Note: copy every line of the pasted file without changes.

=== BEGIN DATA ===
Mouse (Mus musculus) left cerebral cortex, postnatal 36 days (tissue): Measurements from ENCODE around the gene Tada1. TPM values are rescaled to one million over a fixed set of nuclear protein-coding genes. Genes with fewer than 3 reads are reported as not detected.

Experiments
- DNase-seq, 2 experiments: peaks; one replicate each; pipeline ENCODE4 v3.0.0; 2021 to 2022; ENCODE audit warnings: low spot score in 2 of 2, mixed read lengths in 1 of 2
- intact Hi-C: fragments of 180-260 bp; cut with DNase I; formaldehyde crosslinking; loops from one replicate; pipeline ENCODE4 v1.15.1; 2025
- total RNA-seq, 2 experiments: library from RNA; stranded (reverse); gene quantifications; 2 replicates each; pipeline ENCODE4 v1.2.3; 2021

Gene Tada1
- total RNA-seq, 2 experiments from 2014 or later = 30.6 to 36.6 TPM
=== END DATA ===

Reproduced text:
Mouse (Mus musculus) left cerebral cortex, postnatal 36 days (tissue): Measurements from ENCODE around the gene Tada1. TPM values are rescaled to one million over a fixed set of nuclear protein-coding genes. Genes with fewer than 3 reads are reported as not detected.

Experiments
- DNase-seq, 2 experiments: peaks; one replicate each; pipeline ENCODE4 v3.0.0; 2021 to 2022; ENCODE audit warnings: low spot score in 2 of 2, mixed read lengths in 1 of 2
- intact Hi-C: fragments of 180-260 bp; cut with DNase I; formaldehyde crosslinking; loops from one replicate; pipeline ENCODE4 v1.15.1; 2025
- total RNA-seq, 2 experiments: library from RNA; stranded (reverse); gene quantifications; 2 replicates each; pipeline ENCODE4 v1.2.3; 2021

Gene Tada1
- total RNA-seq, 2 experiments from 2014 or later = 30.6 to 36.6 TPM